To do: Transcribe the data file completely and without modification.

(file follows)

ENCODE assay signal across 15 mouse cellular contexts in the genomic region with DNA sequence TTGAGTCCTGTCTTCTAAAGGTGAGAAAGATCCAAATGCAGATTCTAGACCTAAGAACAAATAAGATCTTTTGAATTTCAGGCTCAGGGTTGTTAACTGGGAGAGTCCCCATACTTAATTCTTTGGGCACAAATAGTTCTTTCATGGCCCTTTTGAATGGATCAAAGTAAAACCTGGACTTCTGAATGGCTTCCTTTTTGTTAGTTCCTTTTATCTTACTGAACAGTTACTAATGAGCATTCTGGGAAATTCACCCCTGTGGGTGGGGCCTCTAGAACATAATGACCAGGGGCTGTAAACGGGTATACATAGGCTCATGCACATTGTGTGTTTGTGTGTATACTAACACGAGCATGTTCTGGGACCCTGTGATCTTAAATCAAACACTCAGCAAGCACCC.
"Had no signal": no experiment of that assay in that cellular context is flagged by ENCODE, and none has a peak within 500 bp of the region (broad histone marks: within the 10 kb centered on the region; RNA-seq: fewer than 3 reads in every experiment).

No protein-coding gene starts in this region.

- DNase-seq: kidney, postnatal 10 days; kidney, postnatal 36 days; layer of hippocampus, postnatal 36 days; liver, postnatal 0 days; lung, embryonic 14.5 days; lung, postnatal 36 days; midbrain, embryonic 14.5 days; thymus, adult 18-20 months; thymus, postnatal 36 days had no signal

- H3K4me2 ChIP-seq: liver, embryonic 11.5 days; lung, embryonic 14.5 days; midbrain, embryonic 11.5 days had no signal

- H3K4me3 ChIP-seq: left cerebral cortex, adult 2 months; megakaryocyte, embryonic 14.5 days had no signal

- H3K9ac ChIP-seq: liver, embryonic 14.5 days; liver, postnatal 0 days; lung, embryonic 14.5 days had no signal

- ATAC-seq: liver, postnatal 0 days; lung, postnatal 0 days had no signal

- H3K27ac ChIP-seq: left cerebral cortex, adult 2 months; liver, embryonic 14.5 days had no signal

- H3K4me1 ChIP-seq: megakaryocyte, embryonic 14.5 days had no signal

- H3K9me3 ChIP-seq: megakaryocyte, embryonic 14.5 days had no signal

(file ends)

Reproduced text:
ENCODE assay signal across 15 mouse cellular contexts in the genomic region with DNA sequence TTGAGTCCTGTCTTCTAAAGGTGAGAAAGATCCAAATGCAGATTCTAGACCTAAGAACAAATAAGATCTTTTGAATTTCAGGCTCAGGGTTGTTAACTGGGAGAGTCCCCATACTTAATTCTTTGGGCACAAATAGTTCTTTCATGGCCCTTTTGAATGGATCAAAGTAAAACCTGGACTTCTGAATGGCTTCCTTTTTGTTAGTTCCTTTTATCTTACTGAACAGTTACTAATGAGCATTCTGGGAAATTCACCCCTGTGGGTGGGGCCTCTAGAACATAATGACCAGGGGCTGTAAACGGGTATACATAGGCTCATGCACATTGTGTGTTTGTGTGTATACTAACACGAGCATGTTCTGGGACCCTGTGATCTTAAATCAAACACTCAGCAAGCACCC.
"Had no signal": no experiment of that assay in that cellular context is flagged by ENCODE, and none has a peak within 500 bp of the region (broad histone marks: within the 10 kb centered on the region; RNA-seq: fewer than 3 reads in every experiment).

No protein-coding gene starts in this region.

- DNase-seq: kidney, postnatal 10 days; kidney, postnatal 36 days; layer of hippocampus, postnatal 36 days; liver, postnatal 0 days; lung, embryonic 14.5 days; lung, postnatal 36 days; midbrain, embryonic 14.5 days; thymus, adult 18-20 months; thymus, postnatal 36 days had no signal

- H3K4me2 ChIP-seq: liver, embryonic 11.5 days; lung, embryonic 14.5 days; midbrain, embryonic 11.5 days had no signal

- H3K4me3 ChIP-seq: left cerebral cortex, adult 2 months; megakaryocyte, embryonic 14.5 days had no signal

- H3K9ac ChIP-seq: liver, embryonic 14.5 days; liver, postnatal 0 days; lung, embryonic 14.5 days had no signal

- ATAC-seq: liver, postnatal 0 days; lung, postnatal 0 days had no signal

- H3K27ac ChIP-seq: left cerebral cortex, adult 2 months; liver, embryonic 14.5 days had no signal

- H3K4me1 ChIP-seq: megakaryocyte, embryonic 14.5 days had no signal

- H3K9me3 ChIP-seq: megakaryocyte, embryonic 14.5 days had no signal